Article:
For goods and services that have economies of scale over the relevant range of output, it is efficient for a single firm to serve the entire market, because it can do so at a lower cost than any larger number of firms could. We denote such cases as natural monopolies, because they arise naturally. A natural monopoly arises because the economies of scale of a single firm make it efficient to have only one provider of a good or service. Often such firms are the first suppliers in a given market, and the cost advantages they achieve through producing a large number of goods preclude would-be competitors from entering the market. Examples of natural monopolies include providers of clean drinking water, natural gas, and electricity. 


In contrast to monopolies that arise through legal means, natural monopolies emerge when unique cost conditions characterize their industry. Because of these conditions, natural monopolists worry less about potential market entrants than do monopolies that arise through legal means.


The monopolist’s problem shares two important similarities with the perfectly competitive seller’s problem. First, the monopolist must understand how inputs combine to make outputs. Second, the monopolist must know the costs of production.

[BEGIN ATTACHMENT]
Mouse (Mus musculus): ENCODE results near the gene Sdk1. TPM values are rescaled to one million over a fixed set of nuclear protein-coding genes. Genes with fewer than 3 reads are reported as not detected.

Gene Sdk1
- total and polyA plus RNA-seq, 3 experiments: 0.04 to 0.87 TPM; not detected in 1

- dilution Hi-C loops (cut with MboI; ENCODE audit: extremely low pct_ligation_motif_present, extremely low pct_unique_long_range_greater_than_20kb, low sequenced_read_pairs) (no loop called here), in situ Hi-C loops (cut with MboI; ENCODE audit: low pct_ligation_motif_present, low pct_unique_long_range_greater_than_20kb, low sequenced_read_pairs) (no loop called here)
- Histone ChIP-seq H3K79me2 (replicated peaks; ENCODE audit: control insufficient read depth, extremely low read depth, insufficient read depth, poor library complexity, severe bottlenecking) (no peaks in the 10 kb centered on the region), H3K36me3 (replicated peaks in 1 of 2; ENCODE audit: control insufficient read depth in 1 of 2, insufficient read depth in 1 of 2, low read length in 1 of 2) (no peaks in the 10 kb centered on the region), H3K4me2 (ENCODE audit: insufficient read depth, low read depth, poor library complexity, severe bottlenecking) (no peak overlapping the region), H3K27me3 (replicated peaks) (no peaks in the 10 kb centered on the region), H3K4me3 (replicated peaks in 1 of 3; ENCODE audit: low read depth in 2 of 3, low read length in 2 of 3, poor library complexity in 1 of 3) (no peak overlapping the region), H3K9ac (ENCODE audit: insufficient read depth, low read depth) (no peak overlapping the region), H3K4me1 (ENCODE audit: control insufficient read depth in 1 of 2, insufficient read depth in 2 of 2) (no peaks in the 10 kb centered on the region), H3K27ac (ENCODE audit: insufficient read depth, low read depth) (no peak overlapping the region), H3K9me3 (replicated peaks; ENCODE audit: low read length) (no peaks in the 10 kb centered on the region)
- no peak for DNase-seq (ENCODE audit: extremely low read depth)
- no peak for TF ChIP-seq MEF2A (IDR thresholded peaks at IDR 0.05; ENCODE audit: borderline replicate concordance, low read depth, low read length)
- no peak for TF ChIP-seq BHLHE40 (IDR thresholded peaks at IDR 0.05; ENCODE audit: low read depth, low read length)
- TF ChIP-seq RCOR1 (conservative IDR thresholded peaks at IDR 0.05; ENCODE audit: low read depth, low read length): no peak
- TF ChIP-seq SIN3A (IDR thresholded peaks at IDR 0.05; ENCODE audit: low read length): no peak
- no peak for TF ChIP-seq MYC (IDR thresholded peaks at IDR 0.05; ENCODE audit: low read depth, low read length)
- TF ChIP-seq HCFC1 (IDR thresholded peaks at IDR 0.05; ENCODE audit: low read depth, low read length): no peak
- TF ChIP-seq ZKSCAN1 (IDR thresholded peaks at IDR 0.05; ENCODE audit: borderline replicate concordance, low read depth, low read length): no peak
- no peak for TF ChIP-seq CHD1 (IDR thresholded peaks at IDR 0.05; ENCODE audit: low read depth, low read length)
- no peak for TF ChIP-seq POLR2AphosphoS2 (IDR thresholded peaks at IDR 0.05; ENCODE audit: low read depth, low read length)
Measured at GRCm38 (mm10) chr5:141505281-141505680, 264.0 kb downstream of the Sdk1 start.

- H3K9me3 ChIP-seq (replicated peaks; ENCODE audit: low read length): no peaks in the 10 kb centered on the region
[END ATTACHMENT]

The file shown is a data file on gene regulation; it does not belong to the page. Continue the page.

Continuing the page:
We do find one important difference between the perfectly competitive seller’s decision problem and the monopolist’s decision problem. To maximize profits, the perfectly competitive firm expands production until marginal cost equals price, where price is determined by the intersection of the market demand and market supply curves. 


  This situation represents the major difference between the perfectly competitive firm’s decision problem and the monopolist’s decision problem. Because the monopolist is the sole market supplier, it faces the market demand curve, which is downward-sloping. Unlike the perfectly competitive firm, the monopolist can increase price and not lose all of its business. In fact, the market demand curve tells us exactly the trade-off the monopolist faces when it changes its price.